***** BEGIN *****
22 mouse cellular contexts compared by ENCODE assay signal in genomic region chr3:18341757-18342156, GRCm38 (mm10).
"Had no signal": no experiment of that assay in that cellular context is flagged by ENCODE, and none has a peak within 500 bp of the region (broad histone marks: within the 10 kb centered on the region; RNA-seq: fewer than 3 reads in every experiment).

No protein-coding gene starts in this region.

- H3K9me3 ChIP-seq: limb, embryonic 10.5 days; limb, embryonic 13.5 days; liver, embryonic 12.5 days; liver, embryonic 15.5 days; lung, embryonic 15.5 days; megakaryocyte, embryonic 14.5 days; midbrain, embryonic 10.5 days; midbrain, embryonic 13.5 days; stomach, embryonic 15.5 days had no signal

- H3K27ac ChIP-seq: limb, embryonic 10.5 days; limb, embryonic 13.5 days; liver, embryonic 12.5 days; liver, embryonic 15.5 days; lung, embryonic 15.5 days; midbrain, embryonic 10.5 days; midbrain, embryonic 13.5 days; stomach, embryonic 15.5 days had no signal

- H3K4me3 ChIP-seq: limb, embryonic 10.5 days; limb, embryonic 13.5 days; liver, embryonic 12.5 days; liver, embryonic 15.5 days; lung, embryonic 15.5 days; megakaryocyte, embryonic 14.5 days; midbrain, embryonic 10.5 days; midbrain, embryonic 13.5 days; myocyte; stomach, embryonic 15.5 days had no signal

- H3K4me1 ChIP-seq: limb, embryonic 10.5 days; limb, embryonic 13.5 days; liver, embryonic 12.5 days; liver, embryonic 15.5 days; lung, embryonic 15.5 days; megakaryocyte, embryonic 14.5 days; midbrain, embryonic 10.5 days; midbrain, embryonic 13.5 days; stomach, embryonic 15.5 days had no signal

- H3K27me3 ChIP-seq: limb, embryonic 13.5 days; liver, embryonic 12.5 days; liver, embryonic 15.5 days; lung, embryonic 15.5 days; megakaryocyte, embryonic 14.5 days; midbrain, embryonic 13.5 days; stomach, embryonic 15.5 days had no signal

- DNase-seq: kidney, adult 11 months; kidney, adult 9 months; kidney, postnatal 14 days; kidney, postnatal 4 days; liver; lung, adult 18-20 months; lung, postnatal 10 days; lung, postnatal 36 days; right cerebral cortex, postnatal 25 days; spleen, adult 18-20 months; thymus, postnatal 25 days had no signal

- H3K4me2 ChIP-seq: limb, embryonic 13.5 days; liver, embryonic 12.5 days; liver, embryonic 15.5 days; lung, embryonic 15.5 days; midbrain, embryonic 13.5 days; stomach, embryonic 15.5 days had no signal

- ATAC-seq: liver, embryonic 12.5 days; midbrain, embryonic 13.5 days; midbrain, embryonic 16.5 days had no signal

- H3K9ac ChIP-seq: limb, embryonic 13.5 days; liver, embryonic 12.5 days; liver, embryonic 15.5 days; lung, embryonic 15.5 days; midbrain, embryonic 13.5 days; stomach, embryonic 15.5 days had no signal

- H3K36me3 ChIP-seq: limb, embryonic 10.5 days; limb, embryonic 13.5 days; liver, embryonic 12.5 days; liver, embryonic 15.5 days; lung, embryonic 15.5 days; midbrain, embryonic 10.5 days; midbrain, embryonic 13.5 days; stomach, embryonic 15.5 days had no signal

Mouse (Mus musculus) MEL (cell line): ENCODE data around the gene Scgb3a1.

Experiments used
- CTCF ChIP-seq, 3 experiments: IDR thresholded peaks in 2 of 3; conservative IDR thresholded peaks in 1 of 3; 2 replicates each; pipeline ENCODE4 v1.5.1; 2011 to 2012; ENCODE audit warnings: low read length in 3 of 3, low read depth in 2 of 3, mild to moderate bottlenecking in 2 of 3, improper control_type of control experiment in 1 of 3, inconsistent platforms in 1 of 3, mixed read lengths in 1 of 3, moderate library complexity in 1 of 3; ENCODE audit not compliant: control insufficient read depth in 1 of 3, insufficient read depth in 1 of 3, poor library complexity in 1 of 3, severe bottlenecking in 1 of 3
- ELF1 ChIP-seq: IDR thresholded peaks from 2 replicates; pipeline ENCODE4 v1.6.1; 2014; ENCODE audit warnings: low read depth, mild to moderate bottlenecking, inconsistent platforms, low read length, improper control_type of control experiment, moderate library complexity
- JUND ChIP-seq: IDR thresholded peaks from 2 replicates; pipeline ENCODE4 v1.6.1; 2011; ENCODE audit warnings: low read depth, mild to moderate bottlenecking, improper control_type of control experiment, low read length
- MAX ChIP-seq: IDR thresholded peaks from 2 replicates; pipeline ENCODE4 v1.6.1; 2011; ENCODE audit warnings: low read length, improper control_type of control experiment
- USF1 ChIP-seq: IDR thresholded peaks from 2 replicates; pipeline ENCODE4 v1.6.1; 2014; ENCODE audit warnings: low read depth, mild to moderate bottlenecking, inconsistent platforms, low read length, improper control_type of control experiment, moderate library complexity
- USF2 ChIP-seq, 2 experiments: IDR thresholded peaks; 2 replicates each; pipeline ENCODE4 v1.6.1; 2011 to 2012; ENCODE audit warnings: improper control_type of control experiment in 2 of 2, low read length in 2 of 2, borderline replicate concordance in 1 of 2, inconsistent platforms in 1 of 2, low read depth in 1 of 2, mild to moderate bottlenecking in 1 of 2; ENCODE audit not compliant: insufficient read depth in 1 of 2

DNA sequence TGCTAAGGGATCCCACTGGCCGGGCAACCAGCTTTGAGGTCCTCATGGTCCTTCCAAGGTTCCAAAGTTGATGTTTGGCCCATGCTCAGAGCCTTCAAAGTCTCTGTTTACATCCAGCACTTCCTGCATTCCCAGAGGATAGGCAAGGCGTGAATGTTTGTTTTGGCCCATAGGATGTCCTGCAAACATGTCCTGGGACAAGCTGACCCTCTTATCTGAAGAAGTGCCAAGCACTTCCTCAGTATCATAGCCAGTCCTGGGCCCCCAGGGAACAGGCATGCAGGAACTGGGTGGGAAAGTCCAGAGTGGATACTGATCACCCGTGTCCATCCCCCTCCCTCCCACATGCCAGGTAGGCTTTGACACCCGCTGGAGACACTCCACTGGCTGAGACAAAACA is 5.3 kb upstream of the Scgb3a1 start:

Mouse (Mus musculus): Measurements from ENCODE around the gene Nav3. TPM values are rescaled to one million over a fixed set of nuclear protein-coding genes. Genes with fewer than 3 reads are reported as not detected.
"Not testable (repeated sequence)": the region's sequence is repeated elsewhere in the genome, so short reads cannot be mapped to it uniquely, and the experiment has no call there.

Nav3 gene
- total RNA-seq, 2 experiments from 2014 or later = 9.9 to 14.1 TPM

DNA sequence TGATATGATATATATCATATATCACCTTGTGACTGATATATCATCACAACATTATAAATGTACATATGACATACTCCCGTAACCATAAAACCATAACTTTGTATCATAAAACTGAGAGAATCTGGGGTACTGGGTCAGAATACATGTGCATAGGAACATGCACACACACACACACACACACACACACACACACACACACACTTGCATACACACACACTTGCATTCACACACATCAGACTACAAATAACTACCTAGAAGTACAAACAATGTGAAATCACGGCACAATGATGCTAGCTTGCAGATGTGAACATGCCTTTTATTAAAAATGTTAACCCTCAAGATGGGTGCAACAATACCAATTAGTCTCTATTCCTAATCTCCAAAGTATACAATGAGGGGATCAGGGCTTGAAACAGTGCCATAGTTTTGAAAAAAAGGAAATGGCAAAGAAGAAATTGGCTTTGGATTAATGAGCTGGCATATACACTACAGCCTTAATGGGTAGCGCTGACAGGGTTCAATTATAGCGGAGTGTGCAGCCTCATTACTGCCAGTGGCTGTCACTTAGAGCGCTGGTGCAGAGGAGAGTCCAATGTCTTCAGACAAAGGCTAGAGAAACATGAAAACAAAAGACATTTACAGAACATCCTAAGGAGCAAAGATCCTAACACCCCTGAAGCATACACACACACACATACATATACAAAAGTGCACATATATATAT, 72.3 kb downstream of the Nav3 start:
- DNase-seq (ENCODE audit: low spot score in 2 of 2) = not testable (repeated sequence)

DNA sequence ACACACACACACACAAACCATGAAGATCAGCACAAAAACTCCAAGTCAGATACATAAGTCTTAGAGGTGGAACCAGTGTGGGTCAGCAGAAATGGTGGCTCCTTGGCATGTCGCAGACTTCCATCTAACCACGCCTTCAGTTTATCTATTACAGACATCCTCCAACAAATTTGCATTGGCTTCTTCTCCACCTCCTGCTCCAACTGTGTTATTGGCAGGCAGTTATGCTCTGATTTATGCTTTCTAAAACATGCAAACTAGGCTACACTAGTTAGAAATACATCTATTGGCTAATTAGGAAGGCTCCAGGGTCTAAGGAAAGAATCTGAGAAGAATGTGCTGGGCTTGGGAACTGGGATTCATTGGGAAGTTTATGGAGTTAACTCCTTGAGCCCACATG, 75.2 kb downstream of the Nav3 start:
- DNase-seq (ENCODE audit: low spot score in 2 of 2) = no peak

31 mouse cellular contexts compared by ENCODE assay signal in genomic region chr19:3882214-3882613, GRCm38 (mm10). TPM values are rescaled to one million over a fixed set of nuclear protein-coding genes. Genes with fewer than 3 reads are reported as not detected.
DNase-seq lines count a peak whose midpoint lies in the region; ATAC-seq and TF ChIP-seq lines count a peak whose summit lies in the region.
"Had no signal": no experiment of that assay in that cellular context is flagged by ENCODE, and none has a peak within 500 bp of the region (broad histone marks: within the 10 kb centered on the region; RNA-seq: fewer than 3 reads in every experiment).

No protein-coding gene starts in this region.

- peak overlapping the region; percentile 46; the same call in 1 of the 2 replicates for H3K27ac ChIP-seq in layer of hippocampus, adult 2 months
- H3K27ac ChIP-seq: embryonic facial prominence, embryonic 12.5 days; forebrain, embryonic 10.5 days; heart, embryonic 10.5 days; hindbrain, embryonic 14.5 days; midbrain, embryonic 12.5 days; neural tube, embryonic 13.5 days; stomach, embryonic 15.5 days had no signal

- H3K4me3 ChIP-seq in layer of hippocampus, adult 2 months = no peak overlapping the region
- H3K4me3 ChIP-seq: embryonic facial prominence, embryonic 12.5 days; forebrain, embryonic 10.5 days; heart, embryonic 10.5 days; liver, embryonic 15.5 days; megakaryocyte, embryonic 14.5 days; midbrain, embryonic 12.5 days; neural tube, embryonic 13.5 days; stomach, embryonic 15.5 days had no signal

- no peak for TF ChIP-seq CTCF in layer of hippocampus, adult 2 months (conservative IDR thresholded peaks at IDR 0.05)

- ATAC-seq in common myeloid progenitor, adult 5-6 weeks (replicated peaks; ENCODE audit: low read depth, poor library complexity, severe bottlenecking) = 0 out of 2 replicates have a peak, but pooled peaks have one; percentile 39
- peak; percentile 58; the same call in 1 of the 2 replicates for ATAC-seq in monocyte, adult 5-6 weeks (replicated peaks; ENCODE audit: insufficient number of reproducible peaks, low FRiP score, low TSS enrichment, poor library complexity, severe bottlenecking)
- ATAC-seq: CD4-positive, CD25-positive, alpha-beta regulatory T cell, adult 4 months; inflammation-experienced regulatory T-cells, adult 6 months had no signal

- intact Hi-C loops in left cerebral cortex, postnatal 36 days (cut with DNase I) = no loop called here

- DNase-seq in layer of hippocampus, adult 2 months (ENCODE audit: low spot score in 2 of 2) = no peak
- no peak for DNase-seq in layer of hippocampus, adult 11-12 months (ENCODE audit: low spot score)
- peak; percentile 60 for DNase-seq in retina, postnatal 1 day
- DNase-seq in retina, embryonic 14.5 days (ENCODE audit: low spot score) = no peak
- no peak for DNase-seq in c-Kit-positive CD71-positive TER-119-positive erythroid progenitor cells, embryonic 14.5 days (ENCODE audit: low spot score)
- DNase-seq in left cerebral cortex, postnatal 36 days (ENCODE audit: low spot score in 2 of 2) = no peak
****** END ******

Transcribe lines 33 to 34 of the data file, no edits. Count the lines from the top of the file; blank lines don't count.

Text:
"Had no signal": no experiment of that assay in that cellular context is flagged by ENCODE, and none has a peak within 500 bp of the region (broad histone marks: within the 10 kb centered on the region; RNA-seq: fewer than 3 reads in every experiment).

No protein-coding gene starts in this region.